Engaging college audiences and increasing awareness of abstract indigenous artists with the first major traveling exhibition analyzing modern Native American art from the mid-1940s through the 1970s.
Organized by The IAIA Museum of Contemporary Native Arts and shown at Colorado Springs Fine Arts Center (FAC) June 2022-January 2023, Action/Abstraction Redefined is the first major traveling exhibition analyzing modern Native American art from the mid-1940s through the 1970s. The exhibition was inspired by Abstract Expressionism, Color Field, and Hard-edge painting created by leading artists including George Morrison, Fritz Scholder, and T.C. Cannon.
In partnering with Art Bridges on an exhibition and Learning & Engagement project for Action/Abstraction Redefined, Colorado Springs FAC sought to build relationships and collaborate with college students and community members in their region. They also hoped to highlight visual representations of an expanded narrative about Indigenous art, and pilot new in-gallery technology to complement the artwork and stories on view.
The creation of a Colorado College Student Engagement Intern position was essential to the success in achieving the FAC’s goal to engage students and use new technology in the gallery. Student Engagement Intern Katie Norton developed events for students within the museum. Katie also presented student-centered interpretations of the artwork and amplified student voice and agency in shaping the experiences of her peer community.
A key program of the FAC was its Redefining Contemporary Native Art: Panel, Class and Workshop Series. Colorado College students and faculty participated in this three-part program over two days. Night one included a panel conversation moderated by Norton and featured artists Melanie Yazzie and Anna Tsouhlarakis, who contextualized the exhibition and artists within the larger art world.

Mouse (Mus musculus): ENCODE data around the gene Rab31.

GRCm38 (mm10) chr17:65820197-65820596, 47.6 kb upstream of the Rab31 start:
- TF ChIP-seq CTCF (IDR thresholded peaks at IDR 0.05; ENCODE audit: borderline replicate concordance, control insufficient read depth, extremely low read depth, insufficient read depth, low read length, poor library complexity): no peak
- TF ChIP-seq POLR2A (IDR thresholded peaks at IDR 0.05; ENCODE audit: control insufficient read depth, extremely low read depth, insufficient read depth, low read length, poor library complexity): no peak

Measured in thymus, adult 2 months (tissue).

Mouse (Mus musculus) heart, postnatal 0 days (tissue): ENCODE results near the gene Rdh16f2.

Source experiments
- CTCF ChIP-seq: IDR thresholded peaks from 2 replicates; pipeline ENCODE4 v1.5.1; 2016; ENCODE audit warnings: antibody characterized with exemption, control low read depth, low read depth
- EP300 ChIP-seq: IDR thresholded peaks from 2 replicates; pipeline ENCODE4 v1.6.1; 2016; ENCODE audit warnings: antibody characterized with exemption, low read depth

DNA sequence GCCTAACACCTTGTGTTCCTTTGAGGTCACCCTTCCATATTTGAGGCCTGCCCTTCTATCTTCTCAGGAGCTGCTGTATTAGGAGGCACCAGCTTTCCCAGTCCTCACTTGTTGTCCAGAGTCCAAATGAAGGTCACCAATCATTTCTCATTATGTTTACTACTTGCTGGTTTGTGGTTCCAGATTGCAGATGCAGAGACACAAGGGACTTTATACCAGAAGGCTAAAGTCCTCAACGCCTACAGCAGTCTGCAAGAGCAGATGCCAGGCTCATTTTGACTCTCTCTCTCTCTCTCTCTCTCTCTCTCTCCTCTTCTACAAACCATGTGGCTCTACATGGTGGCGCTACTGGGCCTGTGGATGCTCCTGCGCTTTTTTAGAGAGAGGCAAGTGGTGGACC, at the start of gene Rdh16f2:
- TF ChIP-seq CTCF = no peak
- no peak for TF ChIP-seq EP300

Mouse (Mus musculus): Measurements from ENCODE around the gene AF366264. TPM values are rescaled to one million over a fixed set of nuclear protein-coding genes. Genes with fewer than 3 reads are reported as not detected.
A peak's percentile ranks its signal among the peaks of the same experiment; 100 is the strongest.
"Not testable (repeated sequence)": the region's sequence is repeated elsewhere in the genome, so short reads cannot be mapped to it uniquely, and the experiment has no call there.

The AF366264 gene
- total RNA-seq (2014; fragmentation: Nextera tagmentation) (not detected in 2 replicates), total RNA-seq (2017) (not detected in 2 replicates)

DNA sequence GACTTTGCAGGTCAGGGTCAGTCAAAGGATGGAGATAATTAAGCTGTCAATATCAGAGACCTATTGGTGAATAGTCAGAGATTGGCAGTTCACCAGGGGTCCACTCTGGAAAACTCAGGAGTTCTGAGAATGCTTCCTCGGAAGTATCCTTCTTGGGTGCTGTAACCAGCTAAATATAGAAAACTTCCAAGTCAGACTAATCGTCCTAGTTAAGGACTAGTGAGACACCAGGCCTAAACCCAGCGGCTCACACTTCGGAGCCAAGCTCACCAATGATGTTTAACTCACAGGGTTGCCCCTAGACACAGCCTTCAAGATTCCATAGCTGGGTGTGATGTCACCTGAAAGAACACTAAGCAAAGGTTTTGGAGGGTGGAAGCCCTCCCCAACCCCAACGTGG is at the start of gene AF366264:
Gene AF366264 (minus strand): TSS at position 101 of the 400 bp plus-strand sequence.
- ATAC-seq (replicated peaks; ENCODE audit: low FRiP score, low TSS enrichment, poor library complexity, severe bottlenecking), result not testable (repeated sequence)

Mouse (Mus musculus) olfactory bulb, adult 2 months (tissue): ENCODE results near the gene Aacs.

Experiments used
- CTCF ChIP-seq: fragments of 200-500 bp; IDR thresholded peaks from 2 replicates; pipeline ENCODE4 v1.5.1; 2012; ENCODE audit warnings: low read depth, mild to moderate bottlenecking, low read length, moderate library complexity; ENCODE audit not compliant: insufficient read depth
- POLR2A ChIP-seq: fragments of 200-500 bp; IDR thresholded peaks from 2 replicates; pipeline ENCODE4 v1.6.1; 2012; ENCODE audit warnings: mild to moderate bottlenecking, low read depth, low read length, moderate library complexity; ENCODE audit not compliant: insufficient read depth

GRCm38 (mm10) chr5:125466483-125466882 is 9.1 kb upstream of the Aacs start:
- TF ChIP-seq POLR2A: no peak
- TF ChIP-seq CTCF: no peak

“As a student moderator, I had a lot of fun,” said Norton. “I spent several weeks thinking and reworking my questions. It was unlike anything I had ever done before. It was excellent practice in public speaking, professionalism, collaboration, and learning how to know one’s audience.”
Day two included a Convergence Class and corresponding workshop where students and faculty from the English department investigated how artists, authors, and scholars think about presentations of knowledge and histories.
Norton also led the charge of incorporating new technology into the exhibition. The FAC used Matterport cameras and software to recreate the Action/Abstraction exhibition virtually and even added additional content, such as videos of the artists and related learning objectives, to further engage a student audience
Presenting Action/Abstraction Redefined allowed Colorado Springs FAC to center the voices and experiences of Indigenous artists rather than merely questioning why those voices aren’t always included in the dominant narrative. Through its multidisciplinary Learning & Engagement programs, the museum directly supported 758 Colorado College students and more than 7,000 public visitors through 14 engagements, including faculty-led class visits, workshops, artist panels, and art making.
We love that the Colorado Springs FAC created space for diverse stories to be told, strengthened ties to the local community through public programs, and offered the Colorado College campus multiple opportunities to engage with the museum in new ways.
The particular emphasis on empowering a student to design and lead programming is what made this project successful. Art Bridges is thrilled to not only support a student on their journey to a career in the arts, but also to support the Colorado Springs Fine Arts Center goal to be more inclusive and relevant in their local communities.
Presenting Action/Abstraction Redefined allowed Colorado Springs FAC to center the voices and experiences of Indigenous artists rather than merely questioning why those voices are not always a part of the dominant narrative. Through their multidisciplinary Learning & Engagement programs, the museum directly supported 758 Colorado College students and more than 7,000 public visitors through 14 engagements including faculty-led class visits, workshops, artist panels, and art making.